• A VRV index value > 33 is a strong marker of fluid responsiveness. The risk of a false negative test for this value is 20%.

  • A VRV index value of 27 was a good predictor of fluid responsiveness, with a risk for false negative results of 10% and for false positive results of 2%.

  • A VRV value < 20 was a marker for hypervolemia.

VRV index versus PPV as the markers of fluid responsiveness

PPV is calculated as 100 × [(PPmax − PPmin)/(PPmax + PPmin)/2]. We compared the accuracy of VRV and PPV for separation of fluid responders and fluid non-responders using receiver operating characteristic (ROC) curves. VRV was better (AUC of the ROC at 0.96, 95% confidence interval 0.92–0.98) than PPV (AUC of the ROC at 0.85, 95% confidence interval 0.79–0.89) for identification of fluid responders, as described in Fig. 5. Differences between VRV and PPV can also be seen in Fig. 6, which shows a Bland–Altman plot of agreements in measurements between VRV and PPV. It shows the biggest difference between VRV and PPV is around the VRV cutoff point for fluid responsiveness.

Fig. 6

Bland–Altman plots on agreement measures between VRV and PPV. It shows the biggest difference between VRV and PPV around the VRV cutoff point for fluid responsiveness. VRV venous return variation index, PPV pulse pressure variations

Comparison of VRV index and static hemodynamic markers

The correlation of the dynamic markers of volume status (VRV index and PPV index) to static markers of hypovolemia—with normalized values to 100 points at the baseline—is presented in Fig. 7. This figure shows relative changes from the baseline. The VRV index exhibited the highest relative change during both hypovolemia and hypervolemia.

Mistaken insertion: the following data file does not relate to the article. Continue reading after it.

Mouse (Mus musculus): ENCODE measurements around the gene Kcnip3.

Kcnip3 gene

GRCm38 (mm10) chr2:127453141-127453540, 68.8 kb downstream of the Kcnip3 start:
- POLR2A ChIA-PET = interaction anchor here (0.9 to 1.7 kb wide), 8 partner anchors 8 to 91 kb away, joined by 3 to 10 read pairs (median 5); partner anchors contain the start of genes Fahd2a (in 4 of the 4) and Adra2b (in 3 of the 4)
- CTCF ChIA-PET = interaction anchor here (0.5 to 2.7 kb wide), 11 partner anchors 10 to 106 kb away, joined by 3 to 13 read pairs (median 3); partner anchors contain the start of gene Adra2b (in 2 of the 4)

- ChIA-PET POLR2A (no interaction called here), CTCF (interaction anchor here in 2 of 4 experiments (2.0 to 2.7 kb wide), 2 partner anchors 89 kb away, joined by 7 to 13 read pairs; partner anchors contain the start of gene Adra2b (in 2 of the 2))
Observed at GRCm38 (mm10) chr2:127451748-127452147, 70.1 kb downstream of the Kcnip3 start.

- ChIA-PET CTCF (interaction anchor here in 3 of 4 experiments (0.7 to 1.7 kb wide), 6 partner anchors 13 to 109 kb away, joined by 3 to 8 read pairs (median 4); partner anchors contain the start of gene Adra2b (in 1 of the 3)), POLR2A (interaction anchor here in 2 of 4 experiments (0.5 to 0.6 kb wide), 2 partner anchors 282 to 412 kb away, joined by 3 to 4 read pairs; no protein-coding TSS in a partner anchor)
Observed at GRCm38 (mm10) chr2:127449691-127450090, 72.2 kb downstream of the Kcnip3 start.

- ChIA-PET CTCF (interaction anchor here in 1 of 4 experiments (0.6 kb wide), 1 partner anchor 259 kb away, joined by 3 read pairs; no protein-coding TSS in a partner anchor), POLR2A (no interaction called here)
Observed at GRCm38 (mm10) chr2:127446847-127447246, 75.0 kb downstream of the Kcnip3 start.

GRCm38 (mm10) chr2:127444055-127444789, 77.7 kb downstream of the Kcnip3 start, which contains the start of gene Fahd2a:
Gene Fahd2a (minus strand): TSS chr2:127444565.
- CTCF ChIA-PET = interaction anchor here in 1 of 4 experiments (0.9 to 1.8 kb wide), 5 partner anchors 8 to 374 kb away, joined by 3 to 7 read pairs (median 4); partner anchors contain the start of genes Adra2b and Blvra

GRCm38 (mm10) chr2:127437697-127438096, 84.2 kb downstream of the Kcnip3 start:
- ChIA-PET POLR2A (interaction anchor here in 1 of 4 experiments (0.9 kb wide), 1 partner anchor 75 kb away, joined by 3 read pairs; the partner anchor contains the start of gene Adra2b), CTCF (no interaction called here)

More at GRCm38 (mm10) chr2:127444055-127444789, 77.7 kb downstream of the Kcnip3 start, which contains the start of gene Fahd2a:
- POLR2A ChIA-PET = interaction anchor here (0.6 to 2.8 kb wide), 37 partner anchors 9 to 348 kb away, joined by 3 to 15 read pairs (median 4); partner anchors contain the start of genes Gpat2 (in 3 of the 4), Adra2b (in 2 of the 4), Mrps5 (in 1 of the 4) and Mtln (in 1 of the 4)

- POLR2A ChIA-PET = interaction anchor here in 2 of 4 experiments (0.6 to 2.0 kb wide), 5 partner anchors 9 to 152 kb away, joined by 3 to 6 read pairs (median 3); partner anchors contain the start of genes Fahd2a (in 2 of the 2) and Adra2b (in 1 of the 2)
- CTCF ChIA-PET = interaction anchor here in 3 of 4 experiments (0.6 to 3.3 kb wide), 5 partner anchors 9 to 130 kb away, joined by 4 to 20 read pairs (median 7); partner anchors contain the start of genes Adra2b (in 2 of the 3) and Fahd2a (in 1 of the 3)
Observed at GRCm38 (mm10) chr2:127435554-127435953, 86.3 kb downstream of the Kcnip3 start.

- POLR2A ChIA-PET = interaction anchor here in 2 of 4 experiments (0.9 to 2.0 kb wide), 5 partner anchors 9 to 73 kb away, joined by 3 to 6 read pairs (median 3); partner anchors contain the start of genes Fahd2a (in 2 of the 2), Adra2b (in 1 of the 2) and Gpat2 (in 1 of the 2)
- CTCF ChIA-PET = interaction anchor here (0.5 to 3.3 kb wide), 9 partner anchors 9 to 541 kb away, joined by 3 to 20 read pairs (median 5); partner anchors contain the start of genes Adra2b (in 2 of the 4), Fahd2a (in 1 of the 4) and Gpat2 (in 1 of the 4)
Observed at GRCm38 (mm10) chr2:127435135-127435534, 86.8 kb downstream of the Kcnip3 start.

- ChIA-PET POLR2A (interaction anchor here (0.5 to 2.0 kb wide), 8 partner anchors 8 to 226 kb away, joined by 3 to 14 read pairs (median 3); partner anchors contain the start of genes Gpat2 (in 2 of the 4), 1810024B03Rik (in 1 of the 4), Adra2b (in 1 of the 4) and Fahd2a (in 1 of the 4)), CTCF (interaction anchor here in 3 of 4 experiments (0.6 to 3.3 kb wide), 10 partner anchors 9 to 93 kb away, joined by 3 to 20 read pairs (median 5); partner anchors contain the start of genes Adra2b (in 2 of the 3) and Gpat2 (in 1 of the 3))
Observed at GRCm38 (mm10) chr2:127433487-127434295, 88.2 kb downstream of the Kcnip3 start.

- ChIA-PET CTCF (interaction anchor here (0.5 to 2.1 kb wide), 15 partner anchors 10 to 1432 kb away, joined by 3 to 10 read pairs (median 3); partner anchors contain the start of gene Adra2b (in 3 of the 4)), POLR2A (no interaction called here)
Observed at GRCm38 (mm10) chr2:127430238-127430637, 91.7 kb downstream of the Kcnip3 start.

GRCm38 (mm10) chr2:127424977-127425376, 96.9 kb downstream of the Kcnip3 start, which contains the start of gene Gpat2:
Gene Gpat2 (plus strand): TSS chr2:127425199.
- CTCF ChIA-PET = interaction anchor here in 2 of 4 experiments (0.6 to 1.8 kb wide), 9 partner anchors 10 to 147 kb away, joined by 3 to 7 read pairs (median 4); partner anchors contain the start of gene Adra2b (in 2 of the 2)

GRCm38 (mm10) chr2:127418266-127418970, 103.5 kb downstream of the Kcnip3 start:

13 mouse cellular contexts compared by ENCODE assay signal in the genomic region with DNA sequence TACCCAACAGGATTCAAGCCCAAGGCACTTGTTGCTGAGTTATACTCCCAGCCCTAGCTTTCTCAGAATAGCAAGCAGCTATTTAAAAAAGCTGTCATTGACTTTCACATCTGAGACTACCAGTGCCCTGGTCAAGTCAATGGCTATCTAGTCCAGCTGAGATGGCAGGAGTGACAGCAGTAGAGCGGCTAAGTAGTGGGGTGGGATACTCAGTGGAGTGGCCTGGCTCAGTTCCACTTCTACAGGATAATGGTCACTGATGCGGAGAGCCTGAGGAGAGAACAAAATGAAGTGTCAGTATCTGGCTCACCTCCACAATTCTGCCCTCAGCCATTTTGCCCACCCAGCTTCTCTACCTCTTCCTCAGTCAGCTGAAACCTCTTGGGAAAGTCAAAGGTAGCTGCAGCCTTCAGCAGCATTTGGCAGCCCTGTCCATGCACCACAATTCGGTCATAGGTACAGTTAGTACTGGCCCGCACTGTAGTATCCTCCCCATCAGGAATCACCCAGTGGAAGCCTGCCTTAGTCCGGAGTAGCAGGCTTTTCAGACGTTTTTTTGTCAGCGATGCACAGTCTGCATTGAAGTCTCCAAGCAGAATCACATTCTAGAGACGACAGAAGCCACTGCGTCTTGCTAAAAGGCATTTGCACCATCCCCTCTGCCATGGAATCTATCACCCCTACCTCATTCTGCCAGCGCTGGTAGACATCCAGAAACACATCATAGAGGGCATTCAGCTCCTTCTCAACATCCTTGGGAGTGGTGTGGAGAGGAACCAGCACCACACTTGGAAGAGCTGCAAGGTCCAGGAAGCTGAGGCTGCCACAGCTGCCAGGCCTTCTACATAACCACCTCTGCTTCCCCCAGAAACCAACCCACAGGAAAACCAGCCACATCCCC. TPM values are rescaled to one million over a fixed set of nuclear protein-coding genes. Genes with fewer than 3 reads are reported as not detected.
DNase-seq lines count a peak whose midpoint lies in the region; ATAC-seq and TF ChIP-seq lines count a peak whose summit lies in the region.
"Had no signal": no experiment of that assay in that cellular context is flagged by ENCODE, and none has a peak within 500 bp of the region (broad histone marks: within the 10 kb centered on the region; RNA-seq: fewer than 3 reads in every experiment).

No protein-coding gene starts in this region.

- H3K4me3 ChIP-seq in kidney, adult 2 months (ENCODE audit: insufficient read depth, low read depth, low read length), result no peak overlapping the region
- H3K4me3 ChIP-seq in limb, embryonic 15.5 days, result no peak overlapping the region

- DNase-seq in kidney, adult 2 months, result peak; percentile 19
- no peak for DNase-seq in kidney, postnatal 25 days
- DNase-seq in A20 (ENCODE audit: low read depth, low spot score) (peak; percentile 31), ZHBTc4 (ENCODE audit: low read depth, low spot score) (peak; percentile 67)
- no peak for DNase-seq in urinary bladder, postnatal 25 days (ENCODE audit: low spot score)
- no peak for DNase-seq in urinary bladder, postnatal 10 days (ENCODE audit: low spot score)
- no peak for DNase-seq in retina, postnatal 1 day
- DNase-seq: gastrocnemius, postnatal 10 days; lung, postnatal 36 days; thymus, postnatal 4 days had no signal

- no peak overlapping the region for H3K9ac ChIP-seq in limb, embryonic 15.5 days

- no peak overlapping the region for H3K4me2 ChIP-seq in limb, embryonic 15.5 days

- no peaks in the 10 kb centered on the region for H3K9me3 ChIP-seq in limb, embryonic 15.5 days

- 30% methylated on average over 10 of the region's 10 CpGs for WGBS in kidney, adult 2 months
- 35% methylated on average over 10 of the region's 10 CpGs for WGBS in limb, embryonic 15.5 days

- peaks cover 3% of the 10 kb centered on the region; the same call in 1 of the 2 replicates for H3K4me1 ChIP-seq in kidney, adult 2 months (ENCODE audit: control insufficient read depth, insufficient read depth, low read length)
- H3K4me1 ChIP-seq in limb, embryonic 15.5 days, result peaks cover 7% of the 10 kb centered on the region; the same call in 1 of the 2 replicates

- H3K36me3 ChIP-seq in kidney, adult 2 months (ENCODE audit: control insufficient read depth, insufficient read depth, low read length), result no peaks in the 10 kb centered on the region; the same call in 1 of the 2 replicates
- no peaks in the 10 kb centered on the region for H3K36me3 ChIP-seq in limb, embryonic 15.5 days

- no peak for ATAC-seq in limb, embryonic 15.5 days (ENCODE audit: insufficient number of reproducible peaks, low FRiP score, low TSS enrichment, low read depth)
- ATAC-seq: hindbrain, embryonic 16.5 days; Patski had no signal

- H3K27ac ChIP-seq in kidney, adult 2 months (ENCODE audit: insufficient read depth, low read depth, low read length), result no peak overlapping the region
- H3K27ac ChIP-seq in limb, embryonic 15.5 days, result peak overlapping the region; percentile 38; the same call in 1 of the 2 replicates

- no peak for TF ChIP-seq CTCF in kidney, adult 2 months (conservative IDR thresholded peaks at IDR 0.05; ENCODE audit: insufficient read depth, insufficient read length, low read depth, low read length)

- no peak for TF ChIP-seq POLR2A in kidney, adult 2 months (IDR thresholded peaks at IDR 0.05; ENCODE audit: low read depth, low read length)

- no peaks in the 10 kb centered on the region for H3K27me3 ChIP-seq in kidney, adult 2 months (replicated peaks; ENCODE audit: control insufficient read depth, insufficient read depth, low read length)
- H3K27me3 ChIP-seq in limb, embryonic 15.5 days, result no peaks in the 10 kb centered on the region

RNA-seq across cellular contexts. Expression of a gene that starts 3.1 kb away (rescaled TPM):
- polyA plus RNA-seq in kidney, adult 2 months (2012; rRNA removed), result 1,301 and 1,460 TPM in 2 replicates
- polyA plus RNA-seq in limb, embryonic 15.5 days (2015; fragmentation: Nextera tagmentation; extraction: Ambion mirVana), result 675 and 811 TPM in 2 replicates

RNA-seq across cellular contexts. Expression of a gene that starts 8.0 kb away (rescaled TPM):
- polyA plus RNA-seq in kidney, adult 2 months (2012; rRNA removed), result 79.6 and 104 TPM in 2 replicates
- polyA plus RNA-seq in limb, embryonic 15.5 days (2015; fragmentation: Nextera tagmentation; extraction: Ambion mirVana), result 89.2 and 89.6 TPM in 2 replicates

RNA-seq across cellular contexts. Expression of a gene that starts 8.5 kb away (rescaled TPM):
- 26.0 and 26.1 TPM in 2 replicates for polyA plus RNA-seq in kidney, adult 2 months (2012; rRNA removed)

Fig. 7

Shows changes in the VRV index, VTImin in SVC, and static markers for hypovolemia. Values are normalized to 100 points at the baseline. This means that all variables started at 100%, and the graphs show their changes during the different stages of the experiment. VRV venous return variation index, PPV pulse pressure variations, CO cardiac output, EDP end-diastolic pressure, CVP central venous pressure, S peak systolic peak velocity, SV stroke volume, PCW pulmonary capillary wedge pressure, VTI velocity time integral, MAP mean arterial pressure


This experimental study was performed to validate a new marker for hemodynamic status—the Venous return variation index (VRV). This index is a venous analogy of the arterial SVV index. It is generated by monitoring the respiratory blood flow variations where they occur in the SVC. Performing measurements in the SVC allows for evaluation of changes in right ventricle filling caused by lung–heart interactions, thereby eliminating many factors leading to false measurements (both positive and negative) associated with indexes acquired on the arterial side. The VRV can be easily calculated from changes in blood flow velocity in the superior vena cava (using VTI of flow) during mechanical ventilation. The VRV index closely reflects changes in right ventricular preload. Its measurement is easy, using a Doppler wire introduced to the superior vena cava via a central venous catheter. A Doppler sensor, on a regularly sized guidewire, can easily be inserted through a catheter’s distal lumen. The Doppler signal of the SVC blood flow appears when the sensor exits the catheter’s distal opening. Successful monitoring depends on the catheter tip being positioned within the laminar flow zone in the SVC. During central venous catheter placement, a Doppler sensor can also help to avoid a dangerous wall or near-wall catheter tip placement position. Unintended right atrial placement can also be easily detected from its unique waveform. We have found the Doppler signal to be very stable over the course of many hours in individual cases. The catheter tip had to be placed within a solid column of the laminar flow zone (at least 1 cm long).